, a soprano ten years her junior, who became a great success in London and later in New York in roles previously associated with Melba. A third reason was her decision to spend more time in Australia. In 1909 she undertook what she called a "sentimental tour" of Australia, covering 10,000 miles (16,000 km) and including many remote towns. In 1911 in partnership with the
J. C. WilliamsonJames Cassius Williamson (August 26, 1844 – July 6, 1913) was an American actor and later Australia's foremost impresario An impresario (from the Italian ''impresa'', "an enterprise or undertaking") is a person who organizes and often finances c ...
company, she appeared in an operatic season. Her attitude to her tour concerts and the audiences attending was summed up in the advice that
Clara Butt Dame Clara Ellen Butt, (1 February 1872 – 23 January 1936) was an English contralto A contralto () is a type of classical female singing Singing is the act of producing musical sounds with the voice. A person who sings is called a ...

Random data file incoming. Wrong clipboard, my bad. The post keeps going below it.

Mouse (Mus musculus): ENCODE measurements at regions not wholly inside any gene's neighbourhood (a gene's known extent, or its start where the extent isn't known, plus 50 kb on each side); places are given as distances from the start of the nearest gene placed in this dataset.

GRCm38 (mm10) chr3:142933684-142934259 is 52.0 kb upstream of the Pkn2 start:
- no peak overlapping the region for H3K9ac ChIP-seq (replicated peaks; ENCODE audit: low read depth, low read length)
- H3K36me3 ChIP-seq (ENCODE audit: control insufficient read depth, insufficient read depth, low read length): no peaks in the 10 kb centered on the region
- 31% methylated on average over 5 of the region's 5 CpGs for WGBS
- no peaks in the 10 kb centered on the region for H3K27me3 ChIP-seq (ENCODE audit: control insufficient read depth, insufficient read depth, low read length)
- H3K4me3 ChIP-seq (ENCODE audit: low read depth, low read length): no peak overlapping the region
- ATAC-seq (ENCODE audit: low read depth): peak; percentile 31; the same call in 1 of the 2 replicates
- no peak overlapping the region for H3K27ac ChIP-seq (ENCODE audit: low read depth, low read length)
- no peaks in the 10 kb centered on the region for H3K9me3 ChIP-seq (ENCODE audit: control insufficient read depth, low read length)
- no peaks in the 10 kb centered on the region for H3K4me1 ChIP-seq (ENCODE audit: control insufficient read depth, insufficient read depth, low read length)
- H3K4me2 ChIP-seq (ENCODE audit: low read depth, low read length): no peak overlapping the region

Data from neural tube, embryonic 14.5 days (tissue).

Clara Butt
said Melba gave her apropos of a planned Australian tour: "Sing 'em muck; it's all they can understand." To another colleague and compatriot, Peter Dawson, she described his home city of
Adelaide Adelaide ( ) is the capital city A capital or capital city is the municipality holding primary status in a Department (country subdivision), department, country, Constituent state, state, province, or other administrative region, usually ...

Adelaide
as "that city of the three P's – Parsons, Pubs and Prostitutes."Gaisberg, Fred. "Peter Dawson", ''
Gramophone A phonograph, in its later forms also called a gramophone (as a trademark since 1887, as a generic name in the UK since 1910) or since the 1940s called a record player, is a device for the mechanical Sound recording and reproduction, recording ...
'', January 1949, p. 3
In 1909, Melba bought property at
Coldstream Coldstream ( gd, An Sruthan Fuar , sco, Caustrim) is a town A town is a human settlement. Towns are generally larger than villages and smaller than city, cities, though the criteria to distinguish between them vary considerably in ...